No front-line hospital staff have refused vaccines in Ipswich and Colchester

ESNEFT sign

Ipswich and Colchester hospitals have no front line staff refusing to have a Covid vaccine. - Credit: Sarah Lucy Brown

No front-line staff at Ipswich or Colchester hospitals have refused to have a Covid vaccine - unless they are exempt for medical reasons.

The East Suffolk and North Essex Foundation Trust revealed that all members at the two sites had been happy to be jabbed after Health and Social Care minister Helen Whately warned that those who refused to be vaccinated could be moved to non-frontline jobs.

A spokeswoman for the Trust said the minister's statement should not affect them: "We do not have any front line staff at ESNEFT who have refused to be jabbed for non-medical reasons."

Ms Whately said there were people who could not have the Covid-19 vaccine for medical reasons but those who decline the jab could lose their frontline jobs.

She said: "You can look at whether there are alternative ways somebody could be deployed, for instance, in a role that doesn't involve frontline work, or doesn't involve being physically in the same setting as the patient, whether it's, for instance, working on 111, something like that.

"So we could look at alternative roles for individuals, these are exactly the sorts of things that we can investigate."

The Government has launched a six-week consultation on making vaccination a condition of deployment for frontline workers in health and care settings.

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It means staff could be required to have both Covid and flu vaccines to protect patients from infection, serious illness or death.

A spokesman for the West Suffolk Hospital said: "We had a great response from staff when we launched our staff vaccination programme back in January, and gave Covid-19 jabs to more than 16,000 local health and social care staff.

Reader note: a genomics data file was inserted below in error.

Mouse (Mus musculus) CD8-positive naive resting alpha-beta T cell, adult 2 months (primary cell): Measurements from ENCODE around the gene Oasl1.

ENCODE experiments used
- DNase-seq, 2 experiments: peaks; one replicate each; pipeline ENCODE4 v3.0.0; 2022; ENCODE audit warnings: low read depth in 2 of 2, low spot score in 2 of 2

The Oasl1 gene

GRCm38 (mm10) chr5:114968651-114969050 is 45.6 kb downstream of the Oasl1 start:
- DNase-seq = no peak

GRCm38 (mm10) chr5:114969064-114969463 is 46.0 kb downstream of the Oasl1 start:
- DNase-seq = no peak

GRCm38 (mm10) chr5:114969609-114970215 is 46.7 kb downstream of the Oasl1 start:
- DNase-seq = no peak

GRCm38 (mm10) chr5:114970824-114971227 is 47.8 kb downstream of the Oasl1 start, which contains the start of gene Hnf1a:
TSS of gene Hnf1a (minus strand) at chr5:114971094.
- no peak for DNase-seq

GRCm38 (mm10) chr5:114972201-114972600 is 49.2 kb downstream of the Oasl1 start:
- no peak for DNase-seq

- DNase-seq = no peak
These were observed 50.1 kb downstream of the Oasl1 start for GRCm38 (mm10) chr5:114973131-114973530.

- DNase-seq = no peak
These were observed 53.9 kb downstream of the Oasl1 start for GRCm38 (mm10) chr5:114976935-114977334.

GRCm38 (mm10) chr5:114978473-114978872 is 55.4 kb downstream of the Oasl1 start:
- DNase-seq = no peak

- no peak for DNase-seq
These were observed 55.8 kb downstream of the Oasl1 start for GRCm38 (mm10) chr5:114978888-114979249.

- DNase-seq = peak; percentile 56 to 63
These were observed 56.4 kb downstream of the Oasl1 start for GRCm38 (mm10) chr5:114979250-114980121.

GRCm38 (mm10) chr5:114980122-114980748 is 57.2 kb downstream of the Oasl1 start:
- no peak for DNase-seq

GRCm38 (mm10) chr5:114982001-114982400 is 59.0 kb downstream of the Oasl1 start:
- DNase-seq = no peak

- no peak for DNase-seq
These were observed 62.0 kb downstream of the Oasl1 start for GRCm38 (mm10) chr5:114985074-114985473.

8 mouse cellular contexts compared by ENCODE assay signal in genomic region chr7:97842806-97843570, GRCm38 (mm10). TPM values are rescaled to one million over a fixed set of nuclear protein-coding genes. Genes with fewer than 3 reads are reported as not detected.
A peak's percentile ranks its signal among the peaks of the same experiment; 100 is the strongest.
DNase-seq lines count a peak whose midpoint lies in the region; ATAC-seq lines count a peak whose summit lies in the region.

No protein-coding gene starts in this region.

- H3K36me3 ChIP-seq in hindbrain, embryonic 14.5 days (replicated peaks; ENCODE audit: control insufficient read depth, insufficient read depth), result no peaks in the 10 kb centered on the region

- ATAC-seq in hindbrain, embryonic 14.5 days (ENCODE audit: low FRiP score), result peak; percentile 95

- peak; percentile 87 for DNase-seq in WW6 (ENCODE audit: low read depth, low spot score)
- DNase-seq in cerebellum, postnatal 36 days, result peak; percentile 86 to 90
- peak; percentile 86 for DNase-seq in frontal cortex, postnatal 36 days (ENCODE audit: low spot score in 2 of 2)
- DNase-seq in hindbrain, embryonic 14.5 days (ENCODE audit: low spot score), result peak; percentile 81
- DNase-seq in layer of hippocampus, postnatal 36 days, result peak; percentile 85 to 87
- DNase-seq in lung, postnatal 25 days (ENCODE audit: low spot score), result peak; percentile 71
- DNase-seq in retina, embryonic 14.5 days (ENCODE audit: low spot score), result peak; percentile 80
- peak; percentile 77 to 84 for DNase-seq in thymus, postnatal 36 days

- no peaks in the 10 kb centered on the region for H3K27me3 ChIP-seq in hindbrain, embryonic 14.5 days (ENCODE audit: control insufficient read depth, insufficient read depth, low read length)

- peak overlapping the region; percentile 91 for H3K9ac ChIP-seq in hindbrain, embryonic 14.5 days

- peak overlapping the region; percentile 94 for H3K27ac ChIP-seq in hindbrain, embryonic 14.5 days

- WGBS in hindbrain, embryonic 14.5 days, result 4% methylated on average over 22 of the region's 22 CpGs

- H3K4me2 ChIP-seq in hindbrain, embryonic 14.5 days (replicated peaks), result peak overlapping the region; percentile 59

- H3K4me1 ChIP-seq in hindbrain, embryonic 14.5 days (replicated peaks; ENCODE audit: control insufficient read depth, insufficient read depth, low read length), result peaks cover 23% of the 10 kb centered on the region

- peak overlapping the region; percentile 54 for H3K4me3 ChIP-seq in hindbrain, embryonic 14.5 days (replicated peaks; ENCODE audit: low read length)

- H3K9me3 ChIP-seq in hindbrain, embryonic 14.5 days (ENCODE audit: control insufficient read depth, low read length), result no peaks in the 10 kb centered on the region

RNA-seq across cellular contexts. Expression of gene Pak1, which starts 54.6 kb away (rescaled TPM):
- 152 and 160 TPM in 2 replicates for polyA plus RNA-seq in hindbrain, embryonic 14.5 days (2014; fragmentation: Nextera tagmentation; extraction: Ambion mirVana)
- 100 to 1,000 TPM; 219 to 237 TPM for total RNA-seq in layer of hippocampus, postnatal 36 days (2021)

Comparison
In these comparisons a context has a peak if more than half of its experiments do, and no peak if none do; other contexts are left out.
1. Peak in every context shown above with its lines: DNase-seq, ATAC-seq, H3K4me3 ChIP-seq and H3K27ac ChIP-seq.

"We will need to wait and see the outcome of the government's consultation, but we would encourage everyone - wherever they work - to get the Covid-19 vaccination as soon as possible and, where they are eligible, to get the flu vaccination when offered by the NHS over the coming months."

Ms Whately also suggested that workers who refuse to get the coronavirus vaccine should not work in social care.

"The reality is that one of the best ways we can protect people living in care homes is through making sure that staff are vaccinated," she said.

However Prema Fairburn-Dorai, chair of the Suffolk Association of Independent Care Providers, said Ms Whatley's comments showed her to be out of touch with reality.

She said: "In a care home everyone mixes together. Offices come off the same corridor that residents use. People in the kitchens or laundry bring food or bedclothes to the residents - it's not practical to separate them.

"This kind of comment shows they don't know what they're talking about. It makes us rather despondent really."

Health workers' union UNISON fears compulsion could drive many employees away. 

A spokeswoman said: "​Vaccination levels are ​extremely high among health workers. ​It makes no sense to risk worsening staff shortages with the pandemic far from over and a treatment backlog that’ll take years to shift.”


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